Open finance celebrates two years in Brazil with 15 million clients

From an early start, it was clear that replicating Pix’s wide success would not be easy.

The instant payment system launched by the Central Bank saw staggering adoption from an early start, growing consistently every month ever since to the point that 130 million Brazilians have already used it to pay through their smartphones.

With open finance, the protocol allowing financial institutions to share customer data, expectations were not as high in the short term. But its impact on the longer term, analysts say, could be as significant, or even greater.

Last week, open finance in Brazil completed its first two years. Its implementation consisted of several phases focused on setting up the necessary infrastructure and operational adaptations. Eight hundred institutions — from banks to fintechs to credit unions — are now part of the data collaboration system.

The main goal is to promote financial services and lower costs.

Roberto Campos Neto, governor of the Brazilian central bank.
Roberto Campos Neto, governor of the Brazilian central bank.

In a report celebrating the two years, the Central Bank said the open finance system had already received 22 million consents —users must agree to share their financial information — and over 15 million unique clients.

Initial stage laying open finance infrastructure in Brazil

During the first years, the central bank laid out the necessary technological and regulatory structure so that financial institutions would build offerings.

Given that shared data involves sensitive financial information, its approach has been different from Pix in that it was slow-paced. Entities had a strong focus on safeguarding personal information.

According to the central bank, sensitive data is encrypted and shared in a “completely digital and secure environment through APIs.”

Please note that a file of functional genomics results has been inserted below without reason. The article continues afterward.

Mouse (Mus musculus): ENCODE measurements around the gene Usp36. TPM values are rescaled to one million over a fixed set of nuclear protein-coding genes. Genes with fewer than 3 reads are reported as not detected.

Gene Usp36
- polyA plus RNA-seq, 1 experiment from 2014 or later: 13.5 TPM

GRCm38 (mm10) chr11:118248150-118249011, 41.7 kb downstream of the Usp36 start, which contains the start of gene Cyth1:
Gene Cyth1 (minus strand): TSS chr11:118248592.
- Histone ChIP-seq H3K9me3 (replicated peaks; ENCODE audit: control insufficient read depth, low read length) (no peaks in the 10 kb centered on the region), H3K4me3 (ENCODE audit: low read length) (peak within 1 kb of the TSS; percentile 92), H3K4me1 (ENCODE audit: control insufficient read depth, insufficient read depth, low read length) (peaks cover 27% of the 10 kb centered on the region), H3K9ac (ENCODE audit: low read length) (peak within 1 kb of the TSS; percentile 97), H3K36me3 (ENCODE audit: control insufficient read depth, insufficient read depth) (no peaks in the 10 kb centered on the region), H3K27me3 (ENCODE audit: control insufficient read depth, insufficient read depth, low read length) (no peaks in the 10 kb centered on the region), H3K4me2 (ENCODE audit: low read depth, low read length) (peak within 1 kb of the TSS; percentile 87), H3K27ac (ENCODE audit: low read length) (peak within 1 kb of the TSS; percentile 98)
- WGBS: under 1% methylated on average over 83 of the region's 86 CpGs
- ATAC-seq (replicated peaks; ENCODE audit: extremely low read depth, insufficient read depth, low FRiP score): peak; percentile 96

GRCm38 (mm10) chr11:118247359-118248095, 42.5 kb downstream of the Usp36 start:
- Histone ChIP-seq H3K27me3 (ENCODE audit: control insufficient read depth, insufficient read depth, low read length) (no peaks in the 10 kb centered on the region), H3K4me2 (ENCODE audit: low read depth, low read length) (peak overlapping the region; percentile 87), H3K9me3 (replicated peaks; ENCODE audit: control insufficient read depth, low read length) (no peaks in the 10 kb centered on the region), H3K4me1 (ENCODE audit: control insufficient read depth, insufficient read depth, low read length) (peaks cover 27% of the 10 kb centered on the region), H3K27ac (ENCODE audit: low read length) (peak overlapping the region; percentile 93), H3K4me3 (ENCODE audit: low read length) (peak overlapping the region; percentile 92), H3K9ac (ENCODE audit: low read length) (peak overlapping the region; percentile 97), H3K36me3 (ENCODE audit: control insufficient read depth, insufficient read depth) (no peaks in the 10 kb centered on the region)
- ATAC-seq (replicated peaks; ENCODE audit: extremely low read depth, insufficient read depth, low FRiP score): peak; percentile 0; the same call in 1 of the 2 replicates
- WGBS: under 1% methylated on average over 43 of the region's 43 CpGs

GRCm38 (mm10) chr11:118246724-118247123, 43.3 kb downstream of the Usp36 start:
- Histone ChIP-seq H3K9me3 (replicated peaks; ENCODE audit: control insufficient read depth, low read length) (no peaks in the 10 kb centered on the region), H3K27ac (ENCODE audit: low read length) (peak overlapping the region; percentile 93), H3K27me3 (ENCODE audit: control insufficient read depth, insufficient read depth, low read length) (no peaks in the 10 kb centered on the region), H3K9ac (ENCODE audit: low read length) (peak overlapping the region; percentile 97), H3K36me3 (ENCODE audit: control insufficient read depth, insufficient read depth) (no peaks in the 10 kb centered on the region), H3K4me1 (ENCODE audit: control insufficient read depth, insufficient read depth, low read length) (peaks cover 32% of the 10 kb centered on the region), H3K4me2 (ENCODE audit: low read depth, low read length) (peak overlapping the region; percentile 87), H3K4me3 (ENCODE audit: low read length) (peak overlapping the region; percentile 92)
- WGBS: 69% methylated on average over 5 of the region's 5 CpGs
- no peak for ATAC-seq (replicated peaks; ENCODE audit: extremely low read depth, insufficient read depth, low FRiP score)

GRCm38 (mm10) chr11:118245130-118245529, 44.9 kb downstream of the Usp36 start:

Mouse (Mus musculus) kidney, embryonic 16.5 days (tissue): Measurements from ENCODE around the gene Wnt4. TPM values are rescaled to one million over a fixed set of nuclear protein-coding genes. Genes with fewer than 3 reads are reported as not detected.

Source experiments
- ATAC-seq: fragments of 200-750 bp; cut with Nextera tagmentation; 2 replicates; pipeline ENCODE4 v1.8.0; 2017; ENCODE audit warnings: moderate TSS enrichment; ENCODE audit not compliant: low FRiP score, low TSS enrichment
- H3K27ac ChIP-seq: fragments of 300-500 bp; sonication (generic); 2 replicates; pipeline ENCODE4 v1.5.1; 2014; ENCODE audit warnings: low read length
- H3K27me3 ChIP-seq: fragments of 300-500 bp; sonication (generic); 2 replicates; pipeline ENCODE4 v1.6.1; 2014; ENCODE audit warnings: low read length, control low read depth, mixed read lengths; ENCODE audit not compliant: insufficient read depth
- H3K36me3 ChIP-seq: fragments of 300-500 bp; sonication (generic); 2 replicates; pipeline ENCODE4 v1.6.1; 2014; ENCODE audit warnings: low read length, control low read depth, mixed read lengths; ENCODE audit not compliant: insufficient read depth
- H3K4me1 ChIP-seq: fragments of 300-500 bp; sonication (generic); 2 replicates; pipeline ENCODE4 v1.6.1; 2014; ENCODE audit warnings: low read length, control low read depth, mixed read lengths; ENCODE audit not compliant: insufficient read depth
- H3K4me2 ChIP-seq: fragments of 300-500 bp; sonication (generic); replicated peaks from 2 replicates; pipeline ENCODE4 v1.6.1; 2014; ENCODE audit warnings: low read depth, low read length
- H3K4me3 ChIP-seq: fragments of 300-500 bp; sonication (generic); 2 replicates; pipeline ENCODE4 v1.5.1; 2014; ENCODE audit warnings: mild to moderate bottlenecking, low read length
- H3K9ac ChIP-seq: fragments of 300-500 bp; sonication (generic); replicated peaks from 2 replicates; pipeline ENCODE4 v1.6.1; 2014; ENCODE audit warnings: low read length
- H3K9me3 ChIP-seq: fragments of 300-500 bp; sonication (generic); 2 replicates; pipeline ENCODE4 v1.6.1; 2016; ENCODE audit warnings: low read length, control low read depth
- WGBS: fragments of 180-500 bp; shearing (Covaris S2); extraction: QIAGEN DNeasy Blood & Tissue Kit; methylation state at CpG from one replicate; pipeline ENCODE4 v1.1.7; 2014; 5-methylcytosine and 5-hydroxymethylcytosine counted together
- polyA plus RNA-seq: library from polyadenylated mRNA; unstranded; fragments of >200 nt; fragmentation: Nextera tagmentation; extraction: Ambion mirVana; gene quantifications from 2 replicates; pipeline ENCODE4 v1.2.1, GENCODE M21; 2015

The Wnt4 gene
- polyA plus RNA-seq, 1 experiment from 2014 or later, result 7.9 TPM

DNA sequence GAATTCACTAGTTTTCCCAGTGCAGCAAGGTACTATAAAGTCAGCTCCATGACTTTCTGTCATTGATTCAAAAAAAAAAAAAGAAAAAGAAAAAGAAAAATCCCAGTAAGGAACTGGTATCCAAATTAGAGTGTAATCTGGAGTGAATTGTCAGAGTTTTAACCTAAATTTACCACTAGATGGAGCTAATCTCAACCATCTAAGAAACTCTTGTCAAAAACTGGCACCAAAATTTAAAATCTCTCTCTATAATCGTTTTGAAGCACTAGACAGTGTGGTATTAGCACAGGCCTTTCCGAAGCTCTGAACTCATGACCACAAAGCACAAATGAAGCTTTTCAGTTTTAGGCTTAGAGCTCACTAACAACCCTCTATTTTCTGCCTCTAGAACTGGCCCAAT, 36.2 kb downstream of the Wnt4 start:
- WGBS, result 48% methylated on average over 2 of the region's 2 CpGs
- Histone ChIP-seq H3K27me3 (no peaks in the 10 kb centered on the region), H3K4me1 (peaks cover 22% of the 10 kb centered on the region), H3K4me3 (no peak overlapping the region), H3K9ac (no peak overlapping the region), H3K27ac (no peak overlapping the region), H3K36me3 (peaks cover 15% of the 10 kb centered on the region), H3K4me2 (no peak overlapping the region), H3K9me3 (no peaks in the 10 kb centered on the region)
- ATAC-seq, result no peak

The information is not centralized, as each institution can share data in a “safe, agile, and accurate” fashion.

The concept of open finance goes beyond just banking information. For 2023, companies could offer data sharing on a broader range of services. These include investment, insurance, pension plans, and foreign exchange.

The implications in Brazil’s financial system, the regulator said, will be “far-reaching.”

Open finance has massive potential for Brazil’s loan market

To be sure, the long-term potential of open finance could be significant. An estimate by Serasa Experian last year stated that open finance could include as many as 4.6 million more people in the next five years in the loan market and create 94 billion reais in new credit for individuals.

The overarching goal is to lower the cost of financial services, which is extremely high in Brazil. A typical personal loan can easily bear a triple-digit rate, like a credit card loan or an SME loan.

Progress in open banking is expected to help fintechs and lenders build better, more accurate scoring models, thus lowering the risk and offering more competitive prices to Brazilians.

“The major effects of open finance, such as reducing information asymmetry and promoting competition, will be perceived over time, gradually,” João André Pereira, head of the Financial System Regulation Department, said in the report. “These first two years were necessary for structuring this ecosystem and helping define an evolutionary agenda. “It is an extremely complex project.”

Among current innovations, the central bank praised the emergence of financial aggregators, allowing customers to view all their banking products from different providers in one application. But it is still just early stages.

Pix was one of a kind

The success of open finance by no means resembles the explosive growth that Pix had. Contrary to the ubiquitous instant payment system, most Brazilians are still unaware of the existence of open finance. There are still a few products available, many of which are not as user-friendly as expected.

In a survey released at the end of last year by fintech Provu, 84.5% of the 2,600 interviewees said they did not know about open banking. Nor what the benefits are.

Data sharing in open finance is consented to by the customer who owns the data. This consent, which has a fixed term and defined purpose, can be revoked at any time by the client.


  • David Feliba

    David is a Latin American journalist. He reports regularly on the region for global news organizations such as The Washington Post, The New York Times, The Financial Times, and Americas Quarterly.

    He has worked for S&P Global Market Intelligence as a LatAm financial reporter and has built expertise on fintech and market trends in the region.

    He lives in Buenos Aires.